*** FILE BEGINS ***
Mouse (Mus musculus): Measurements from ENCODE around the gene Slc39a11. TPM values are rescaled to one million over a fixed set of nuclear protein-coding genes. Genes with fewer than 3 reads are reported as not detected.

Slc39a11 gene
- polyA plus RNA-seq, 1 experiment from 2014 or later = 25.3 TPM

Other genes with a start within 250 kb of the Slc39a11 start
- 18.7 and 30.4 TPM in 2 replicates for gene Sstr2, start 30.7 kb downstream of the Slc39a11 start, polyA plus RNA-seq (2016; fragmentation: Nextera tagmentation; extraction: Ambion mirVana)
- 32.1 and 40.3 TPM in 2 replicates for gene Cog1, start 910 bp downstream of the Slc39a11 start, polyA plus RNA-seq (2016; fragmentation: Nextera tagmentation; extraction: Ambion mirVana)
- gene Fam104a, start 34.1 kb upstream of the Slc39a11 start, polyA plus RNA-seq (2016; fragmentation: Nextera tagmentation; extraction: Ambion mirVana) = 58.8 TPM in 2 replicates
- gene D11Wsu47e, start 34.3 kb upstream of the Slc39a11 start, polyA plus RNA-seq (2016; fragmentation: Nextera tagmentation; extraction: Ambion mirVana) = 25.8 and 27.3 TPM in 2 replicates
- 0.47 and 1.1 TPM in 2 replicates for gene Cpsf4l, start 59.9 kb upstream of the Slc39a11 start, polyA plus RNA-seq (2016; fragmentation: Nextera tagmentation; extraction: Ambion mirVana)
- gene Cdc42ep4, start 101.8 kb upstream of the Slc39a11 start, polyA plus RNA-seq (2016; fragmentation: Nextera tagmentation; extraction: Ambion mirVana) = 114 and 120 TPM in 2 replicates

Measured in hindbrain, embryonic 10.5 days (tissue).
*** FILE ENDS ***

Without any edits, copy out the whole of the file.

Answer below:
Mouse (Mus musculus): Measurements from ENCODE around the gene Slc39a11. TPM values are rescaled to one million over a fixed set of nuclear protein-coding genes. Genes with fewer than 3 reads are reported as not detected.

Slc39a11 gene
- polyA plus RNA-seq, 1 experiment from 2014 or later = 25.3 TPM

Other genes with a start within 250 kb of the Slc39a11 start
- 18.7 and 30.4 TPM in 2 replicates for gene Sstr2, start 30.7 kb downstream of the Slc39a11 start, polyA plus RNA-seq (2016; fragmentation: Nextera tagmentation; extraction: Ambion mirVana)
- 32.1 and 40.3 TPM in 2 replicates for gene Cog1, start 910 bp downstream of the Slc39a11 start, polyA plus RNA-seq (2016; fragmentation: Nextera tagmentation; extraction: Ambion mirVana)
- gene Fam104a, start 34.1 kb upstream of the Slc39a11 start, polyA plus RNA-seq (2016; fragmentation: Nextera tagmentation; extraction: Ambion mirVana) = 58.8 TPM in 2 replicates
- gene D11Wsu47e, start 34.3 kb upstream of the Slc39a11 start, polyA plus RNA-seq (2016; fragmentation: Nextera tagmentation; extraction: Ambion mirVana) = 25.8 and 27.3 TPM in 2 replicates
- 0.47 and 1.1 TPM in 2 replicates for gene Cpsf4l, start 59.9 kb upstream of the Slc39a11 start, polyA plus RNA-seq (2016; fragmentation: Nextera tagmentation; extraction: Ambion mirVana)
- gene Cdc42ep4, start 101.8 kb upstream of the Slc39a11 start, polyA plus RNA-seq (2016; fragmentation: Nextera tagmentation; extraction: Ambion mirVana) = 114 and 120 TPM in 2 replicates

Measured in hindbrain, embryonic 10.5 days (tissue).